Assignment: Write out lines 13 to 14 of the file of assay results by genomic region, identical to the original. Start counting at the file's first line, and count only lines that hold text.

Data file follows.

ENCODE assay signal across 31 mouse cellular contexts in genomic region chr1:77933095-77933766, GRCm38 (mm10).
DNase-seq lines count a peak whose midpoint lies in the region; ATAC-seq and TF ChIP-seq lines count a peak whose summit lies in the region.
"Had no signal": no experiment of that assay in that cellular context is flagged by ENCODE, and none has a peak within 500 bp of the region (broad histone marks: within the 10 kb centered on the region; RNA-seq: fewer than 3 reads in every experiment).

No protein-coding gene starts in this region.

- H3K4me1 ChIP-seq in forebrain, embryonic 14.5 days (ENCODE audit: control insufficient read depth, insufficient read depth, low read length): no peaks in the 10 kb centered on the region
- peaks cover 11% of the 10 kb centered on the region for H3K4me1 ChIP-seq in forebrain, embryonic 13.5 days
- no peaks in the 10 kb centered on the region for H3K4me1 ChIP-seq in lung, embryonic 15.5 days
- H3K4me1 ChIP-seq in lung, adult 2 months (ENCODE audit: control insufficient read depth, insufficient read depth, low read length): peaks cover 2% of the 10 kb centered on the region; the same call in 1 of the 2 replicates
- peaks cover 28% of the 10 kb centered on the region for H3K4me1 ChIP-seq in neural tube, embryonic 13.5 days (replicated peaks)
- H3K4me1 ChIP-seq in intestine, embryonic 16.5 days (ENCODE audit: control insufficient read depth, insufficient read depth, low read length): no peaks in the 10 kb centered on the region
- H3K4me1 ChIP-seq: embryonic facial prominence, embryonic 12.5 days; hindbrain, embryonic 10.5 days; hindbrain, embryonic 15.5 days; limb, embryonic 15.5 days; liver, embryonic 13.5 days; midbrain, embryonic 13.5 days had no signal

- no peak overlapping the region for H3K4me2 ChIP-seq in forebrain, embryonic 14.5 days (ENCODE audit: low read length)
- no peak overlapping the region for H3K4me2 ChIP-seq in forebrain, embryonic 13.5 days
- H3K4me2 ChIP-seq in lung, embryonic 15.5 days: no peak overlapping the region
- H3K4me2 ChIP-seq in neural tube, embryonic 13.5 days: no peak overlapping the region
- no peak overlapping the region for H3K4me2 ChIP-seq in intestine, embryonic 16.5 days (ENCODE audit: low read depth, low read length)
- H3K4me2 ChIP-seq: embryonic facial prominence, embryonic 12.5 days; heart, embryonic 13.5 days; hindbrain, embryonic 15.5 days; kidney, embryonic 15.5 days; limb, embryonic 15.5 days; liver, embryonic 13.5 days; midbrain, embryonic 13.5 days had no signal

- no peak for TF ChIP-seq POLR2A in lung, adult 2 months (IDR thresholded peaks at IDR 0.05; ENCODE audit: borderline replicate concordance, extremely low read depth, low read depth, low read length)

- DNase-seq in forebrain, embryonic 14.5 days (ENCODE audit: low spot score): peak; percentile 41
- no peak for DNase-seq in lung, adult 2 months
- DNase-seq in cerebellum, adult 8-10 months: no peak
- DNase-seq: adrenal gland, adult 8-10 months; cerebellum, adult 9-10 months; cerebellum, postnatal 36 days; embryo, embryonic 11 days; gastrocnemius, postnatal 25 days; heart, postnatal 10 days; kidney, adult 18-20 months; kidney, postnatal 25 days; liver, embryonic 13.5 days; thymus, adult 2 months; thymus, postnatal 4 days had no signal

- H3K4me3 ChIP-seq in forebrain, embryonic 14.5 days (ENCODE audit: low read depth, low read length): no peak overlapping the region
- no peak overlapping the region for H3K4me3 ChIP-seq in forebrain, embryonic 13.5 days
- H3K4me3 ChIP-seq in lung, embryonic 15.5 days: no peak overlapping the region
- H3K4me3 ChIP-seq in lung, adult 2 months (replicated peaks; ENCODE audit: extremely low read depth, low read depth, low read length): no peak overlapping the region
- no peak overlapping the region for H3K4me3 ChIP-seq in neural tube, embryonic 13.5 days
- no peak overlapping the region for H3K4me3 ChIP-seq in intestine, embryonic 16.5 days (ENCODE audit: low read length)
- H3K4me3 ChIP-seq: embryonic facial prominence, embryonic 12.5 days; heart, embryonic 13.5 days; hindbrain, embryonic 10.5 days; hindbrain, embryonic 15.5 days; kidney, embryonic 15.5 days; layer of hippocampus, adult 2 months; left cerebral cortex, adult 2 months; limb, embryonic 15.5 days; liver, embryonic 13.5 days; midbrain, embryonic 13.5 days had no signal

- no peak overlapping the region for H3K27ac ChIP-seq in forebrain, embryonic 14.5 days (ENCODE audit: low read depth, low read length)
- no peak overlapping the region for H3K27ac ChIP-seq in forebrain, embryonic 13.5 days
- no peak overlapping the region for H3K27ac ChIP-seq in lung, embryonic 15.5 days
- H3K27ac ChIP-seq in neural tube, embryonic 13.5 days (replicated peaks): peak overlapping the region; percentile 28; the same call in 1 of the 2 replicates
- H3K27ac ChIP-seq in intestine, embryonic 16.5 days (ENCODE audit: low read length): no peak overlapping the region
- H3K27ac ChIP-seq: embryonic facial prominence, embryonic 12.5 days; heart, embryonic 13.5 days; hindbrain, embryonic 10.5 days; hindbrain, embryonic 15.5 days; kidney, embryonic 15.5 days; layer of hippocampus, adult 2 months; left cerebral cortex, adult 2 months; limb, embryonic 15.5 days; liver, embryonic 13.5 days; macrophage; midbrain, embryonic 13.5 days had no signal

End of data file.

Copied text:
- no peak overlapping the region for H3K4me2 ChIP-seq in forebrain, embryonic 13.5 days
- H3K4me2 ChIP-seq in lung, embryonic 15.5 days: no peak overlapping the region